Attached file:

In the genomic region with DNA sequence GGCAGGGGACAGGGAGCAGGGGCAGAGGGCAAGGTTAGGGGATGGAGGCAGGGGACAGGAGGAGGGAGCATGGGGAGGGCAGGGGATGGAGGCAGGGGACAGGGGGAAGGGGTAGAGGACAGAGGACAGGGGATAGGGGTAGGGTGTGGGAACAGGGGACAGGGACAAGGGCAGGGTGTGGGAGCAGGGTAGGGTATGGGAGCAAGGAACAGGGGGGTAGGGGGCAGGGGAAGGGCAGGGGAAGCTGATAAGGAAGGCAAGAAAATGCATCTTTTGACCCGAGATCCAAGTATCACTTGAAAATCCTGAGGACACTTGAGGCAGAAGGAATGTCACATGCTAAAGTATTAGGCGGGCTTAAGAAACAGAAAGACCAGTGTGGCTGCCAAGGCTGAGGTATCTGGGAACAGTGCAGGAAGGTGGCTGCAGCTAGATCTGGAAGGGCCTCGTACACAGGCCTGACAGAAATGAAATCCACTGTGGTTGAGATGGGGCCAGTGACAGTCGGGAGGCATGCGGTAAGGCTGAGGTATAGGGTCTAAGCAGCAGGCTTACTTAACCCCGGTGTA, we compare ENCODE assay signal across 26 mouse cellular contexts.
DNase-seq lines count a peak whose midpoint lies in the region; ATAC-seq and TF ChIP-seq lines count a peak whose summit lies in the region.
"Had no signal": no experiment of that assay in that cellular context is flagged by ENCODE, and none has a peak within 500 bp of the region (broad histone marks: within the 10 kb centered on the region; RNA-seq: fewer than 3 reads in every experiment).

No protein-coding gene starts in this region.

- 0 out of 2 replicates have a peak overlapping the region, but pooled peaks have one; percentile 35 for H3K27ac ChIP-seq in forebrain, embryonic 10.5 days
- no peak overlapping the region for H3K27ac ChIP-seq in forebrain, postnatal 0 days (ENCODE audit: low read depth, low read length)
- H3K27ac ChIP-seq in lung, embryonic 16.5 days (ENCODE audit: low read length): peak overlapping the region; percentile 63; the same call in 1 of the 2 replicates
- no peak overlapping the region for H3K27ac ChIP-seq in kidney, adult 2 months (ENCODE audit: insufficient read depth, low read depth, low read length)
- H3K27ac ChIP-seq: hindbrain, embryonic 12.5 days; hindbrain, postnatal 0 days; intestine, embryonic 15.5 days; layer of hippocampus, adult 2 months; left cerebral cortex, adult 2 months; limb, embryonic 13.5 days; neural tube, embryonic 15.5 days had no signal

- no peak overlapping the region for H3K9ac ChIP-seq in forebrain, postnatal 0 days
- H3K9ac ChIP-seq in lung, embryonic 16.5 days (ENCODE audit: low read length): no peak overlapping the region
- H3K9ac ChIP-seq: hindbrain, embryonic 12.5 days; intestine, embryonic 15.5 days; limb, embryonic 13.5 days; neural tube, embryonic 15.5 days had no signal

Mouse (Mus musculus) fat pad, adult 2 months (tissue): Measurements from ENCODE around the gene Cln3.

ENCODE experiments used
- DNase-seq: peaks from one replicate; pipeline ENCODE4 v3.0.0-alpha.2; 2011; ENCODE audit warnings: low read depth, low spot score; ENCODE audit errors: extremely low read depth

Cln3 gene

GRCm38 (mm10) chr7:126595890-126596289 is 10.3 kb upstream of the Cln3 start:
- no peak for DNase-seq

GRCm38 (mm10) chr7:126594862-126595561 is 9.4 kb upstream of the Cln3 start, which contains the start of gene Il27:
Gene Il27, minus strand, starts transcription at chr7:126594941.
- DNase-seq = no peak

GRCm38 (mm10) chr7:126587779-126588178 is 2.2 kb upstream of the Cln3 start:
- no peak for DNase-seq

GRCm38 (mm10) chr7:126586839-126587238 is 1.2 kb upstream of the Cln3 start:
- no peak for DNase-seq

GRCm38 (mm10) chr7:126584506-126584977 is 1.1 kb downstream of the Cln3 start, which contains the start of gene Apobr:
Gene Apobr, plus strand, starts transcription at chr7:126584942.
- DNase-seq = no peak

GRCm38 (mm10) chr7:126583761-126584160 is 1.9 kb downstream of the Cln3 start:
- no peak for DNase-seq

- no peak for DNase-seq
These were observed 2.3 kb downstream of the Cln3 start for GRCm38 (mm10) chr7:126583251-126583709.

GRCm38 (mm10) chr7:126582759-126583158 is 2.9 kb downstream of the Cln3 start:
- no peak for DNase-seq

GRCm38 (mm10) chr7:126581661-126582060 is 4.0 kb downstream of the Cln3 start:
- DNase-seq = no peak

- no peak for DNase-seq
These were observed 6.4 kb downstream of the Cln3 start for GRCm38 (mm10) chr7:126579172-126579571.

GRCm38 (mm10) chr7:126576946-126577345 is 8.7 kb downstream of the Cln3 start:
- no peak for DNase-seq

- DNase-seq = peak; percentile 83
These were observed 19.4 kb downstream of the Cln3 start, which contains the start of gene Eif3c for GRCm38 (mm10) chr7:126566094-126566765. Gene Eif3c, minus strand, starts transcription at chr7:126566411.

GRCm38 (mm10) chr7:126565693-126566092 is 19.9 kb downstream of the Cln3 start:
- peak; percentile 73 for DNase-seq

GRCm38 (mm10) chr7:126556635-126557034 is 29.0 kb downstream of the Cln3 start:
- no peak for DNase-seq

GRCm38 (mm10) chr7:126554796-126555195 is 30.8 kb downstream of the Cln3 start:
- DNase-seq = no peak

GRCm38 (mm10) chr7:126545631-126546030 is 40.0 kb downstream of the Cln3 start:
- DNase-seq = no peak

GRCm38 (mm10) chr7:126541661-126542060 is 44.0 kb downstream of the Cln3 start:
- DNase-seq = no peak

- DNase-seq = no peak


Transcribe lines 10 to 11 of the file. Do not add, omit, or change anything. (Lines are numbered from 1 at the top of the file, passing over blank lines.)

- no peak overlapping the region for H3K9ac ChIP-seq in forebrain, postnatal 0 days
- H3K9ac ChIP-seq in lung, embryonic 16.5 days (ENCODE audit: low read length): no peak overlapping the region